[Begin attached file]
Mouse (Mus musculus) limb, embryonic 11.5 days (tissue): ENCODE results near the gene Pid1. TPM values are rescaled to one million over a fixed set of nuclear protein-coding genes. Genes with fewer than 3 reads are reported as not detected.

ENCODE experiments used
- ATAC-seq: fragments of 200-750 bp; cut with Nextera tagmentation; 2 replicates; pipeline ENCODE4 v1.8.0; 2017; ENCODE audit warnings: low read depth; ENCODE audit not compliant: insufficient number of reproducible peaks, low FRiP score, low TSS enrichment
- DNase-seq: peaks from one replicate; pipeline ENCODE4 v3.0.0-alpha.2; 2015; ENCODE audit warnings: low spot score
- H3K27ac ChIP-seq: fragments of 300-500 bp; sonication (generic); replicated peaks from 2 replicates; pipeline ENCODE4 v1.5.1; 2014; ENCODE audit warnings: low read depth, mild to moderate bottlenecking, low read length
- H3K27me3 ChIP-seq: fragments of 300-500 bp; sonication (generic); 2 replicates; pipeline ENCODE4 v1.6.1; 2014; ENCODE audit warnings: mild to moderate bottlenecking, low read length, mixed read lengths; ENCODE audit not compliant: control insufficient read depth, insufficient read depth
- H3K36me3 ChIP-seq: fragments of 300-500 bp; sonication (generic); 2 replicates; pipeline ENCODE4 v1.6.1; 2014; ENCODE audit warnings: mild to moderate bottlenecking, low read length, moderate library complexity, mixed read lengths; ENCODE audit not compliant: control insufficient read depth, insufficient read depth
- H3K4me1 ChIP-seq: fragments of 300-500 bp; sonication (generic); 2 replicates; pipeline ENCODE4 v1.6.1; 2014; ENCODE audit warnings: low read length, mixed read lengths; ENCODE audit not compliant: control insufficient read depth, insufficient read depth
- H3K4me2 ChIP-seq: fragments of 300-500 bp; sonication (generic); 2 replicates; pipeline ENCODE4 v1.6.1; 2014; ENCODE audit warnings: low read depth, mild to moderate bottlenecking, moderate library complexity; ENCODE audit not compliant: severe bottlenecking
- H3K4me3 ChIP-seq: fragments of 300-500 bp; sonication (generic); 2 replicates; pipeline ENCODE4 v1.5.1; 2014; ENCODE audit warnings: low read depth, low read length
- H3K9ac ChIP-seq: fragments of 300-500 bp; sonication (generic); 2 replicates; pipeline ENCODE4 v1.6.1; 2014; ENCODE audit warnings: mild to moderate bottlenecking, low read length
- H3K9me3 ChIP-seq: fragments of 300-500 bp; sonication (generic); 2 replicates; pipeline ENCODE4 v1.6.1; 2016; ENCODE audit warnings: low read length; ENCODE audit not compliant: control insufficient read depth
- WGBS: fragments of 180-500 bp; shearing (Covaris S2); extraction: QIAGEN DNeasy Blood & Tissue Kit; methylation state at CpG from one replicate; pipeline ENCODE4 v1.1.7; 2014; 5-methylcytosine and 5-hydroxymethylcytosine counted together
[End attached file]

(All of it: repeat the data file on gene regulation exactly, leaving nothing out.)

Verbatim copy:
Mouse (Mus musculus) limb, embryonic 11.5 days (tissue): ENCODE results near the gene Pid1. TPM values are rescaled to one million over a fixed set of nuclear protein-coding genes. Genes with fewer than 3 reads are reported as not detected.

ENCODE experiments used
- ATAC-seq: fragments of 200-750 bp; cut with Nextera tagmentation; 2 replicates; pipeline ENCODE4 v1.8.0; 2017; ENCODE audit warnings: low read depth; ENCODE audit not compliant: insufficient number of reproducible peaks, low FRiP score, low TSS enrichment
- DNase-seq: peaks from one replicate; pipeline ENCODE4 v3.0.0-alpha.2; 2015; ENCODE audit warnings: low spot score
- H3K27ac ChIP-seq: fragments of 300-500 bp; sonication (generic); replicated peaks from 2 replicates; pipeline ENCODE4 v1.5.1; 2014; ENCODE audit warnings: low read depth, mild to moderate bottlenecking, low read length
- H3K27me3 ChIP-seq: fragments of 300-500 bp; sonication (generic); 2 replicates; pipeline ENCODE4 v1.6.1; 2014; ENCODE audit warnings: mild to moderate bottlenecking, low read length, mixed read lengths; ENCODE audit not compliant: control insufficient read depth, insufficient read depth
- H3K36me3 ChIP-seq: fragments of 300-500 bp; sonication (generic); 2 replicates; pipeline ENCODE4 v1.6.1; 2014; ENCODE audit warnings: mild to moderate bottlenecking, low read length, moderate library complexity, mixed read lengths; ENCODE audit not compliant: control insufficient read depth, insufficient read depth
- H3K4me1 ChIP-seq: fragments of 300-500 bp; sonication (generic); 2 replicates; pipeline ENCODE4 v1.6.1; 2014; ENCODE audit warnings: low read length, mixed read lengths; ENCODE audit not compliant: control insufficient read depth, insufficient read depth
- H3K4me2 ChIP-seq: fragments of 300-500 bp; sonication (generic); 2 replicates; pipeline ENCODE4 v1.6.1; 2014; ENCODE audit warnings: low read depth, mild to moderate bottlenecking, moderate library complexity; ENCODE audit not compliant: severe bottlenecking
- H3K4me3 ChIP-seq: fragments of 300-500 bp; sonication (generic); 2 replicates; pipeline ENCODE4 v1.5.1; 2014; ENCODE audit warnings: low read depth, low read length
- H3K9ac ChIP-seq: fragments of 300-500 bp; sonication (generic); 2 replicates; pipeline ENCODE4 v1.6.1; 2014; ENCODE audit warnings: mild to moderate bottlenecking, low read length
- H3K9me3 ChIP-seq: fragments of 300-500 bp; sonication (generic); 2 replicates; pipeline ENCODE4 v1.6.1; 2016; ENCODE audit warnings: low read length; ENCODE audit not compliant: control insufficient read depth
- WGBS: fragments of 180-500 bp; shearing (Covaris S2); extraction: QIAGEN DNeasy Blood & Tissue Kit; methylation state at CpG from one replicate; pipeline ENCODE4 v1.1.7; 2014; 5-methylcytosine and 5-hydroxymethylcytosine counted together